Figure 7 shows the temperature sweeps for the specimens with aluminum on the outside and Figure 8 displays their values of storage and loss modulus at room temperature and 1 Hz with two additional specimens tested only at this temperature. Again the lay-up without elastomer showed the highest storage modulus and lowest loss factor over a broad temperature range of −70 C to about 110 C. The single peak in loss factor marks the glass transition of the CFRP. The specimens with the hard elastomer (A- El . 5 h -C- El . 5 h -A) showed a small peak in loss factor at −40 C with a generally higher loss factor, compared to the lay-up without elastomer. The loss factor also remains in a small range up to a temperature of 110 C, until the glass transition range of the CFRP is reached. Only for the soft elastomer a strong temperature dependency can also be seen below the glass transition of the CFRP. The glass transition of the soft elastomer results in a loss factor peak at −42 C and a constant increase of the loss factor over the temperature range between −20 C and 110 C.
When comparing the different lay-up configurations, with the same elastomer thickness and stiffness from Figure 5 and Figure 7 the specimens with aluminum on the outsides showed higher storage moduli and loss lower factors.

3.2.2. Master Curves

To analyze the frequency dependent damping behavior, master curves were generated at reference temperatures of −40 C, 20 C and 60 C. To be able to compare the different lay-ups the results for each temperature are plotted in one graph for all specimens. It has to be noted, that due to different temperature dependencies of the hybrid specimens the presentation of more than one FMEL in a single frequency nomogram cannot be displayed clearly due to different isotherm lines of each lay-up. Hence, master curves at distinct reference temperatures Tref are chosen to characterize the frequency-dependent behavior.
Figure 9 shows all master curves for a reference temperature of 20 C. The figure shows the fitted master curves with few markers for better visibility. Each curve consists of as many values as the curves of the frequency nomograms in Figure 3 and Figure 4. The master curves show an inverted behavior compared to the temperature sweeps in Figure 5 and Figure 7. It can be seen, that the frequency dependency is of different magnitude for the different lay-ups. As the frequency increases to values of 105 Hz–1010 Hz, the glass transition of the elastomer is responsible for the damping peak and the increase in stiffness. If the frequency decreases to values of 10 7 Hz , the glass transition of the CFRP results in larger loss factor peaks and the decrease in stiffness. However, the frequencies at which these glass transitions have an effect are far from frequencies which occur in most technical applications.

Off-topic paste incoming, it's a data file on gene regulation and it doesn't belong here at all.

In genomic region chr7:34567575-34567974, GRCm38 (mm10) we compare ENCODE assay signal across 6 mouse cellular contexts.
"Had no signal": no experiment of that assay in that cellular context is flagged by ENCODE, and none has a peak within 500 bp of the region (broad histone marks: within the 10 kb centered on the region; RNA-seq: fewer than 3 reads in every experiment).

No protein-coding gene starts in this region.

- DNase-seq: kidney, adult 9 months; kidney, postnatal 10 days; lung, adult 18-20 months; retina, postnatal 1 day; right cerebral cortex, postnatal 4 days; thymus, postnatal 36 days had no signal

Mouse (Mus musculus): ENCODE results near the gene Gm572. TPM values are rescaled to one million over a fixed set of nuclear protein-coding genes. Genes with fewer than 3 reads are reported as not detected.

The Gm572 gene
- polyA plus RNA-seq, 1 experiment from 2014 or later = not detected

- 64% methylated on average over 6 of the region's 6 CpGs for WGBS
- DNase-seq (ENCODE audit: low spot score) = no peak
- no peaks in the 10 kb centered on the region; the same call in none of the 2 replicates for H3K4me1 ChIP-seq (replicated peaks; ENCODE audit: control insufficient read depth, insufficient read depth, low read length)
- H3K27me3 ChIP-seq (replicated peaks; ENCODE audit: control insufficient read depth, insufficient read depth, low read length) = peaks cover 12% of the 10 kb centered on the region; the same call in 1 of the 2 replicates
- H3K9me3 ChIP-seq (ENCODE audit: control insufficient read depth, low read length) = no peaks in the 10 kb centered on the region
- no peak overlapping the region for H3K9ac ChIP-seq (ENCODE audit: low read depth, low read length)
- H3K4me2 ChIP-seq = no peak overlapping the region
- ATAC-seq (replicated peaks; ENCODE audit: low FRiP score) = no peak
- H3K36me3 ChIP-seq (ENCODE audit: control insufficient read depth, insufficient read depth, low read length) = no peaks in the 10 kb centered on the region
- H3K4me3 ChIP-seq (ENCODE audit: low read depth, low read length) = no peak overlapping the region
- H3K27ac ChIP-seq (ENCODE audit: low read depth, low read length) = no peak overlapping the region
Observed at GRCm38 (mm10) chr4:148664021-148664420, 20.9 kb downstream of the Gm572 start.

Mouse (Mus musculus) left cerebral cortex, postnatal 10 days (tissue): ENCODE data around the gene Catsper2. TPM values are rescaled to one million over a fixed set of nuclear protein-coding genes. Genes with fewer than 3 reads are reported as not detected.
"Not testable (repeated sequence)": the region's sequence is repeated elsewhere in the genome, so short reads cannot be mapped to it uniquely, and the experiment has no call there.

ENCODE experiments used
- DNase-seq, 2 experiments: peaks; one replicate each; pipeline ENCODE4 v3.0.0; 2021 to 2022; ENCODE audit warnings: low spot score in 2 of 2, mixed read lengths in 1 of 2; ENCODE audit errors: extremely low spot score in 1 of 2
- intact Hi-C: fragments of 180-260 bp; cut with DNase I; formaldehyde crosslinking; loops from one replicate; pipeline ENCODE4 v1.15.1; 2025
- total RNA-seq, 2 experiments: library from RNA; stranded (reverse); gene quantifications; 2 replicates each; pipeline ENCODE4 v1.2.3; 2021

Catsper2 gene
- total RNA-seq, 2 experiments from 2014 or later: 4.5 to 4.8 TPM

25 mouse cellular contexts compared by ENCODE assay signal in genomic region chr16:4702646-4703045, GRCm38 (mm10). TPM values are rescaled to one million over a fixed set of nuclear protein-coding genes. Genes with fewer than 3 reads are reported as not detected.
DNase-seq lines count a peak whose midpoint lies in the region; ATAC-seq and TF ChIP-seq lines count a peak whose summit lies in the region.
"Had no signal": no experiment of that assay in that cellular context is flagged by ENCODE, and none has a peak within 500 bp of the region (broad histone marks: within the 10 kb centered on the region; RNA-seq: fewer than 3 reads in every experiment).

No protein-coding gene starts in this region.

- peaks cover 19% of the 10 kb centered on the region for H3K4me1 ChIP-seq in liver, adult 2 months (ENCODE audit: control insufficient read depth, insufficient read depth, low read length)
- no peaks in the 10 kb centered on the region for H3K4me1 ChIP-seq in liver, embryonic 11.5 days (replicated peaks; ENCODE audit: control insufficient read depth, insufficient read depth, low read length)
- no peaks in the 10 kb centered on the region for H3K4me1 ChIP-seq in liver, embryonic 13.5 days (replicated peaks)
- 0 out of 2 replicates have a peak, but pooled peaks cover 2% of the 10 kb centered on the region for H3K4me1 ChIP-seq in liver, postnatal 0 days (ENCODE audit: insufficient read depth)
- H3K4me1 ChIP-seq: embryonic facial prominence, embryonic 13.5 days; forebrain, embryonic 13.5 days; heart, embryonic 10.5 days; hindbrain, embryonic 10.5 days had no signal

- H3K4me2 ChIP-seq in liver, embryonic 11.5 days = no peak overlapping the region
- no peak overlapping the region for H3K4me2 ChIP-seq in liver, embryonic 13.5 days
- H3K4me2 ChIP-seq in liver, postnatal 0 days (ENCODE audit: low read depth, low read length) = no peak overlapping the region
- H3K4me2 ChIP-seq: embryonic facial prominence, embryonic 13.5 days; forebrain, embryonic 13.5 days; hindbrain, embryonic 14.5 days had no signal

Figure 10 shows the master curves for a reference temperature of −40 C and +80 C. Here, only a small frequency range from 10−4 Hz to 104 Hz is shown which is thought to cover most technical applications. It should be noted, that depending on the selected reference temperature, the master curves have a different position to each other on the horizontal frequency axis. This can be seen, for example, in Figure 9 and Figure 10 on the loss factor peaks for the laminates with soft elastomer (A- El . 5 s -C- El . 5 s -A, C- El . 5 s -A- El . 5 s -C, C- El . 65 s -A- El . 65 s -C). While the glass transitions for a reference temperature of −40 C occur at the same frequency (Figure 10a), they are slightly offset for T ref = 20 C (Figure 9). However, it can be seen, that in the selected frequency range from 10−4 Hz to 104 Hz for the temperatures −40 C and 80 C the loss factor is much more affected by the glass transitions of either the CFRP or the elastomer than for T ref = 20 C.

3.2.3. Finite Element Modeling